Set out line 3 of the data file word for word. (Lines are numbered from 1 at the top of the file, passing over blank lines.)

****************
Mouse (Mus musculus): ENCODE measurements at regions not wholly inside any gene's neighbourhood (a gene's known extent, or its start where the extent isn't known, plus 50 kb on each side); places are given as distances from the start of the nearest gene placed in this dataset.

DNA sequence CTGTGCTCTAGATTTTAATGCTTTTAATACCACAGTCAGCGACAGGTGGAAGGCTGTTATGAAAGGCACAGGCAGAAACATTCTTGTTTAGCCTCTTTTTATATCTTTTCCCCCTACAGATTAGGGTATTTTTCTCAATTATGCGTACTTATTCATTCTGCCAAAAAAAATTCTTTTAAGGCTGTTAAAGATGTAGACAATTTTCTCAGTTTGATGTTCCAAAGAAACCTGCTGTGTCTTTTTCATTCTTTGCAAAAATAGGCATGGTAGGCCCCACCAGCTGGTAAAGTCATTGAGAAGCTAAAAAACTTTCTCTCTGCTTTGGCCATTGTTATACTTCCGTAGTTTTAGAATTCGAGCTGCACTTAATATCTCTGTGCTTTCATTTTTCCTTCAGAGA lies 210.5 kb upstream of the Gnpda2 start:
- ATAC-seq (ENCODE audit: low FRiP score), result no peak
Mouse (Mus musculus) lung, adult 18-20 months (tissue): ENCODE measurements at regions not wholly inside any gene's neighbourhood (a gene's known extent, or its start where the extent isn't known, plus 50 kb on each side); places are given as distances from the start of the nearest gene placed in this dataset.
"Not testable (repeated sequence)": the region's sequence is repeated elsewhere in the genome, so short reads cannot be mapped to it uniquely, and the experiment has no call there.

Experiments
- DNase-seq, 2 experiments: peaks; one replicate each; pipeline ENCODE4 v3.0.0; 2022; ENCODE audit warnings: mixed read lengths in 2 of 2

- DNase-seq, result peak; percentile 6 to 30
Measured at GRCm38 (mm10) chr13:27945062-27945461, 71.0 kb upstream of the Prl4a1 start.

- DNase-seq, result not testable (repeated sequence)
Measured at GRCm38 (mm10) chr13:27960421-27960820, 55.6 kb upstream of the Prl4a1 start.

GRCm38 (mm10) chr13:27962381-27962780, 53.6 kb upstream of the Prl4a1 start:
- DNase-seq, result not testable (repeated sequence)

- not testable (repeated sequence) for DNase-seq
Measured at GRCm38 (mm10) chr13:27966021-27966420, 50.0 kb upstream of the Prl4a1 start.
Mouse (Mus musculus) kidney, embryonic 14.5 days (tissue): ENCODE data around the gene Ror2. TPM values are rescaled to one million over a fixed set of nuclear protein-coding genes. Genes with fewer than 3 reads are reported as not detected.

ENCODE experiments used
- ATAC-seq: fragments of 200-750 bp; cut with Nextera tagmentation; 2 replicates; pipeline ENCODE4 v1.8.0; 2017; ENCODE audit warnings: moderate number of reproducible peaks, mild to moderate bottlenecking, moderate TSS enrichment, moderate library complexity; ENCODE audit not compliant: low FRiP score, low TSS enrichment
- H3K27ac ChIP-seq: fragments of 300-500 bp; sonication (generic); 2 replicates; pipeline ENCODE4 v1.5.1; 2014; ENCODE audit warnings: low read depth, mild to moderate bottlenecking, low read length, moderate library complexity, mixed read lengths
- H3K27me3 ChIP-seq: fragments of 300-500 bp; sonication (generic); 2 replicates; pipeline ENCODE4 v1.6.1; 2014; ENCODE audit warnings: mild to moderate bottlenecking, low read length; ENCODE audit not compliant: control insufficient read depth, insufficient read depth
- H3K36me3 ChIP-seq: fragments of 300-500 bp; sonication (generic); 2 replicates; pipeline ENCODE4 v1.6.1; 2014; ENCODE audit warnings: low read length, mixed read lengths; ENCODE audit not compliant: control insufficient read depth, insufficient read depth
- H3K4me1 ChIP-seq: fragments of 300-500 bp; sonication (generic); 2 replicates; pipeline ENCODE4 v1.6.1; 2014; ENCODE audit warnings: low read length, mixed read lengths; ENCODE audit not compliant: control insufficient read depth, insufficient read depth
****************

- ATAC-seq (ENCODE audit: low FRiP score), result no peak